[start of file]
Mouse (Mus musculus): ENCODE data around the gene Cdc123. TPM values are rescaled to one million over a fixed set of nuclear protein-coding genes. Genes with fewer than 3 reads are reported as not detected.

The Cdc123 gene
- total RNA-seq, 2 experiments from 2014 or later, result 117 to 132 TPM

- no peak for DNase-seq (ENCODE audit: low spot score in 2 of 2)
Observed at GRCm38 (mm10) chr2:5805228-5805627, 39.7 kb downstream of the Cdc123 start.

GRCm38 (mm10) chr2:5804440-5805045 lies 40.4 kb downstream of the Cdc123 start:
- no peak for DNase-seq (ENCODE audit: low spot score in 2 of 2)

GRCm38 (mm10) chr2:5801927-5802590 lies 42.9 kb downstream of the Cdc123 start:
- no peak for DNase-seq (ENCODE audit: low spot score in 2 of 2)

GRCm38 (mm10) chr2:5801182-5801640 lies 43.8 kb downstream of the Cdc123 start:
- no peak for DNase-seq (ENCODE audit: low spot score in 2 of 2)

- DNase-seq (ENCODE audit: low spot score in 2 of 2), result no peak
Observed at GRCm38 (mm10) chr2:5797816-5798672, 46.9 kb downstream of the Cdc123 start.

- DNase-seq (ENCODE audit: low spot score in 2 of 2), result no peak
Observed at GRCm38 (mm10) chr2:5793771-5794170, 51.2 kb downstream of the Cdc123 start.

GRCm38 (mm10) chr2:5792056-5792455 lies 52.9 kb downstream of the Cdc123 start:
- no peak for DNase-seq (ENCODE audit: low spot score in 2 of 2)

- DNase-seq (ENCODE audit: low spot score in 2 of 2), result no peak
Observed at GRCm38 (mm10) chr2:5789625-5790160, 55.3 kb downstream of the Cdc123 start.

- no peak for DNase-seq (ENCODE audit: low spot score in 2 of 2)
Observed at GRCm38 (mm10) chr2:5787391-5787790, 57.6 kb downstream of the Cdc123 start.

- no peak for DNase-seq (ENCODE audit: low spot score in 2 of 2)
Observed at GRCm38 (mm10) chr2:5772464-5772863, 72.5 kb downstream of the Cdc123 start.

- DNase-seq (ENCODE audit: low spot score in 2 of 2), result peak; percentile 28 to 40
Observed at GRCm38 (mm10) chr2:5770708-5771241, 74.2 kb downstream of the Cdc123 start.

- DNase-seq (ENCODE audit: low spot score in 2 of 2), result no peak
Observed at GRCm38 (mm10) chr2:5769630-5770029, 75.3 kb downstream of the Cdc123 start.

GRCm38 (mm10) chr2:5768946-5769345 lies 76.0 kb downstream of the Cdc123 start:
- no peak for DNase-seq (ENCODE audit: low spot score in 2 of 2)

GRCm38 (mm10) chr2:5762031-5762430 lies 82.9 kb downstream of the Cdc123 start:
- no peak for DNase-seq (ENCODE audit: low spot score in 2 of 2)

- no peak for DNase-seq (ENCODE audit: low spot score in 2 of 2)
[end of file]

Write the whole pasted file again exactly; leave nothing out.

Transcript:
Mouse (Mus musculus): ENCODE data around the gene Cdc123. TPM values are rescaled to one million over a fixed set of nuclear protein-coding genes. Genes with fewer than 3 reads are reported as not detected.

The Cdc123 gene
- total RNA-seq, 2 experiments from 2014 or later, result 117 to 132 TPM

- no peak for DNase-seq (ENCODE audit: low spot score in 2 of 2)
Observed at GRCm38 (mm10) chr2:5805228-5805627, 39.7 kb downstream of the Cdc123 start.

GRCm38 (mm10) chr2:5804440-5805045 lies 40.4 kb downstream of the Cdc123 start:
- no peak for DNase-seq (ENCODE audit: low spot score in 2 of 2)

GRCm38 (mm10) chr2:5801927-5802590 lies 42.9 kb downstream of the Cdc123 start:
- no peak for DNase-seq (ENCODE audit: low spot score in 2 of 2)

GRCm38 (mm10) chr2:5801182-5801640 lies 43.8 kb downstream of the Cdc123 start:
- no peak for DNase-seq (ENCODE audit: low spot score in 2 of 2)

- DNase-seq (ENCODE audit: low spot score in 2 of 2), result no peak
Observed at GRCm38 (mm10) chr2:5797816-5798672, 46.9 kb downstream of the Cdc123 start.

- DNase-seq (ENCODE audit: low spot score in 2 of 2), result no peak
Observed at GRCm38 (mm10) chr2:5793771-5794170, 51.2 kb downstream of the Cdc123 start.

GRCm38 (mm10) chr2:5792056-5792455 lies 52.9 kb downstream of the Cdc123 start:
- no peak for DNase-seq (ENCODE audit: low spot score in 2 of 2)

- DNase-seq (ENCODE audit: low spot score in 2 of 2), result no peak
Observed at GRCm38 (mm10) chr2:5789625-5790160, 55.3 kb downstream of the Cdc123 start.

- no peak for DNase-seq (ENCODE audit: low spot score in 2 of 2)
Observed at GRCm38 (mm10) chr2:5787391-5787790, 57.6 kb downstream of the Cdc123 start.

- no peak for DNase-seq (ENCODE audit: low spot score in 2 of 2)
Observed at GRCm38 (mm10) chr2:5772464-5772863, 72.5 kb downstream of the Cdc123 start.

- DNase-seq (ENCODE audit: low spot score in 2 of 2), result peak; percentile 28 to 40
Observed at GRCm38 (mm10) chr2:5770708-5771241, 74.2 kb downstream of the Cdc123 start.

- DNase-seq (ENCODE audit: low spot score in 2 of 2), result no peak
Observed at GRCm38 (mm10) chr2:5769630-5770029, 75.3 kb downstream of the Cdc123 start.

GRCm38 (mm10) chr2:5768946-5769345 lies 76.0 kb downstream of the Cdc123 start:
- no peak for DNase-seq (ENCODE audit: low spot score in 2 of 2)

GRCm38 (mm10) chr2:5762031-5762430 lies 82.9 kb downstream of the Cdc123 start:
- no peak for DNase-seq (ENCODE audit: low spot score in 2 of 2)

- no peak for DNase-seq (ENCODE audit: low spot score in 2 of 2)